From feeling fine to doubled over in pain - the sudden onset of Nutcracker Syndrome

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Monday, October 30, 2023
From feeling fine to doubled over in pain - the sudden onset of Nutcracker Syndrome
A Philadelphia woman shares her battle with Nutcracker Syndrome and how she found help at Temple Health.

PHILADELPHIA (WPVI) -- When a major highway gets blocked, it usually means headaches on surrounding roads, too.

It's the same for our circulatory system when a vessel gets blocked.

For a young Philadelphia woman, the culprit was Nutcracker Syndrome.

"I was out for a walk one day, and there was a very sharp and intense pain that caused me to double over," recalls Sara Schoenleber.

But Schoenleber's primary care doctor couldn't find the cause. And the first scans and tests didn't show much.

Before long, daily life was too painful.

"I was unable to sit up in a chair. And I was unable to stand in one place for more than 15-20 seconds at a time," Schoenleber says.

After several emergency room visits, a keen-eyed radiologist finally spotted Nutcracker syndrome.

That occurs when the vein coming from the left kidney is squeezed between two arteries.

Dr. Kenneth Chavin, chief of abdominal transplant surgery at Temple Health, likens it to a beaver dam blocking a river.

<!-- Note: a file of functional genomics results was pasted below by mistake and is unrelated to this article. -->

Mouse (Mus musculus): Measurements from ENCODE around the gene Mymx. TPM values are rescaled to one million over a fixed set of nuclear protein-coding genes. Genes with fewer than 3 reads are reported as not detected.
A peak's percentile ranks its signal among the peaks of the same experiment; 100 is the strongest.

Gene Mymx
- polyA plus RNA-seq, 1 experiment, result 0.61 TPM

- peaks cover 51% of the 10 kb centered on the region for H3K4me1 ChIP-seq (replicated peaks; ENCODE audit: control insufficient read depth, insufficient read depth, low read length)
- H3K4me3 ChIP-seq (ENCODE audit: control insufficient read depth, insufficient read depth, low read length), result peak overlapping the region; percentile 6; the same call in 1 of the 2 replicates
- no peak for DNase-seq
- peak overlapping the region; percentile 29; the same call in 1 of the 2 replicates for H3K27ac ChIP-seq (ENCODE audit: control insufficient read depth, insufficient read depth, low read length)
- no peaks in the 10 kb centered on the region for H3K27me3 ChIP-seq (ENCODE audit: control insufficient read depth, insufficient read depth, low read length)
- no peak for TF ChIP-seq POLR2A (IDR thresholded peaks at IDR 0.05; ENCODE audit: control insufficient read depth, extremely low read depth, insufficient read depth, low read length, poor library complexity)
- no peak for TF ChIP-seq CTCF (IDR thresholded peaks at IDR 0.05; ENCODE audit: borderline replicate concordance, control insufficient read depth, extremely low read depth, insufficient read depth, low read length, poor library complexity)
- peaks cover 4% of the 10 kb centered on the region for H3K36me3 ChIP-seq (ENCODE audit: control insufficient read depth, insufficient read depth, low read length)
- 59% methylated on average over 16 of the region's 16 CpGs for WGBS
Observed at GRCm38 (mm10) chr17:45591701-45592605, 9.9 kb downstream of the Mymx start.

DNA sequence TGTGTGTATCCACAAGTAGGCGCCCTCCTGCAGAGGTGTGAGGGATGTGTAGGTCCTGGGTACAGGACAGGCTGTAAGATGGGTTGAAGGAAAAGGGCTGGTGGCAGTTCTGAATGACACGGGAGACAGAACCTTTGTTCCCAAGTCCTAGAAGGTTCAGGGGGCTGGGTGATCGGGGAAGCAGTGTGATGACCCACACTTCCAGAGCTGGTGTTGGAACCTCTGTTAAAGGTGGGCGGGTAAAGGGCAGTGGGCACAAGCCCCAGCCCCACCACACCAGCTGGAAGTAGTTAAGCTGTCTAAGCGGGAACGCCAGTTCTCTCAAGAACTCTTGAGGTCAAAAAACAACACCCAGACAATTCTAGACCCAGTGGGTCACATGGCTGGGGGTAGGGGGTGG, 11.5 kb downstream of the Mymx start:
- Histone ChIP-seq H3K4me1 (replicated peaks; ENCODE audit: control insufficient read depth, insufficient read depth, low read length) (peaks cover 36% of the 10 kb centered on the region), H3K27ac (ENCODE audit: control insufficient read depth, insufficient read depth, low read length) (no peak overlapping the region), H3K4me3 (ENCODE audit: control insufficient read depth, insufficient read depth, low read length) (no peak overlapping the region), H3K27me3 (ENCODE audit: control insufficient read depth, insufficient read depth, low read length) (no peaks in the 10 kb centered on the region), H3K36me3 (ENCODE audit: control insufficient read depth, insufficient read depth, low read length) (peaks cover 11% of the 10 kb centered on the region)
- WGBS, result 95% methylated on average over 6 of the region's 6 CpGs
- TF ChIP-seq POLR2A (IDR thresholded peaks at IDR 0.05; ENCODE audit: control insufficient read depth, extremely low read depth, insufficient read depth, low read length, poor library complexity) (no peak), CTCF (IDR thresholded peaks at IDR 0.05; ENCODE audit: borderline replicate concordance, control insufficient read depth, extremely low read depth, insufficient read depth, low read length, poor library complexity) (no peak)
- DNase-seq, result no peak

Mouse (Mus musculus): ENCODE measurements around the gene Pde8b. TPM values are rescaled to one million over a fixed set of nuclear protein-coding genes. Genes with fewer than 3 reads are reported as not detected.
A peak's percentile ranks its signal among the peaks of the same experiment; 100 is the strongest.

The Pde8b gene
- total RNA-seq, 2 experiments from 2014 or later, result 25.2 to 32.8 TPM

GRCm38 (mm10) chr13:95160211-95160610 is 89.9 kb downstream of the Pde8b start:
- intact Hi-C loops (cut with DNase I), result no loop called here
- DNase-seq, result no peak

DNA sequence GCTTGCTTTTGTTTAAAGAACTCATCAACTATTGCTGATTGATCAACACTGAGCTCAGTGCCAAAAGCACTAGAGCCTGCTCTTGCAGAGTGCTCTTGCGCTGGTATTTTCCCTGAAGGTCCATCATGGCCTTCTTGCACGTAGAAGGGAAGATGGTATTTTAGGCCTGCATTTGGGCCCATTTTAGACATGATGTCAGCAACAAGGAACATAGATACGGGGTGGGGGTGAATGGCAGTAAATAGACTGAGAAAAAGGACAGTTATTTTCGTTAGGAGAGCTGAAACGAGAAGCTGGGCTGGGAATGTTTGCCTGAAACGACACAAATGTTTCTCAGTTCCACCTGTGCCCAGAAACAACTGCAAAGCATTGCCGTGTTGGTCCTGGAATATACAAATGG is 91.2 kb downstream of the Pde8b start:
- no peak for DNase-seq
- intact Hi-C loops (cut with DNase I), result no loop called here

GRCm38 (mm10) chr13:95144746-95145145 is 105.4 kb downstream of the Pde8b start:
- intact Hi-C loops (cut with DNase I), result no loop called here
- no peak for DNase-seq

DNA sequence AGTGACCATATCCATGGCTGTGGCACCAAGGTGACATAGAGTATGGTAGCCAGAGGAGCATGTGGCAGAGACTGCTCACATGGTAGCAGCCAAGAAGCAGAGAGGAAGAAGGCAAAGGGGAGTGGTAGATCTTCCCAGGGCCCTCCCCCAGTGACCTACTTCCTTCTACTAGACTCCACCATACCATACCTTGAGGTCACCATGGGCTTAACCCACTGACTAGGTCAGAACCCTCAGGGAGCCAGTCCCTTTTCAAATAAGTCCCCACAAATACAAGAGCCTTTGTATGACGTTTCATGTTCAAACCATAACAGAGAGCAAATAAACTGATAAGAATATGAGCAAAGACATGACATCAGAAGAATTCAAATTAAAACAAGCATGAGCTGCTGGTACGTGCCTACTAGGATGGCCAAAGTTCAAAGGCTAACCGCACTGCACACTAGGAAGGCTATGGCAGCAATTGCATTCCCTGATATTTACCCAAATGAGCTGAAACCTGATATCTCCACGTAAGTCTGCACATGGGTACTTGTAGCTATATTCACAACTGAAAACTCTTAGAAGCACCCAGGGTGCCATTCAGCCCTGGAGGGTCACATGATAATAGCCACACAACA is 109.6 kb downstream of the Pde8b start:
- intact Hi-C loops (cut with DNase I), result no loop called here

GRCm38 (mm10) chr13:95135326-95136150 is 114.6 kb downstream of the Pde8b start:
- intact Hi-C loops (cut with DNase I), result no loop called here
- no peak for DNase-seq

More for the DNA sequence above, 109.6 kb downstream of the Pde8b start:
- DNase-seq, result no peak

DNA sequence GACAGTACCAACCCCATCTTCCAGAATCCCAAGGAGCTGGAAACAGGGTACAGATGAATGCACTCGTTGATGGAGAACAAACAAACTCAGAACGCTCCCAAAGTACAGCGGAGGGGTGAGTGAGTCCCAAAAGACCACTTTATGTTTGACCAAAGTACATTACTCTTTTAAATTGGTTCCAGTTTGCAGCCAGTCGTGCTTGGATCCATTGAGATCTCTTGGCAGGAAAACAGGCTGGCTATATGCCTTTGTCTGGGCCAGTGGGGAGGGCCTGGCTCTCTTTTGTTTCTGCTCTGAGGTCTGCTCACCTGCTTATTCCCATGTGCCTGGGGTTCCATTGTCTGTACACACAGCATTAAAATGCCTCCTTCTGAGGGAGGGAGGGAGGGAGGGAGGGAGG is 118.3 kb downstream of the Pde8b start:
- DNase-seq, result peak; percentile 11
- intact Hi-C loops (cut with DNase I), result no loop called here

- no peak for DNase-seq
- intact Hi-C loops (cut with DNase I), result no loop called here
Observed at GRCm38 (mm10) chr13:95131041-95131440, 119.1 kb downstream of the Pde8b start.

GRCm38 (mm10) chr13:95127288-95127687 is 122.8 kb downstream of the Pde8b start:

"What happens is that blood that needs to get out of the kidney, because it still has the blood coming in through the renal artery, will cause pressure within the kidney," notes Dr. Chavin.

There's also pressure in other blood vessels, causing general abdominal or back pain, bloating, leg swelling, headaches, or blood in the urine.

Dr. Chavin sees patients from across the country, Canada, and England, hunting for long-lasting relief.

"One of my recent patients had been suffering with it for 30 years," he says.

And many have already had other procedures.

"Either surgery to reposition the vessel, they've had a wrapping of it with Gore-Tex to try to prevent the compression, to they've had stents placed to try to balloon open the narrowing," he says.

Dr. Chavin, a transplant surgeon, offers three other options: Remove the kidney if it's diseased, move it in the abdomen, or donate it.

After checking out many techniques, Schoenleber decided on donation.

"The path that would help someone else in addition to myself," she says. "The pain was gone from the minute I woke up from surgery."

And Schoenleber is now working on regaining her strength.

She considers herself very lucky to have solved her excruciating pain in just five months,

Dr. Chavin says everyone has those blood vessel crossovers, but very few ever develop the squeezing or symptoms.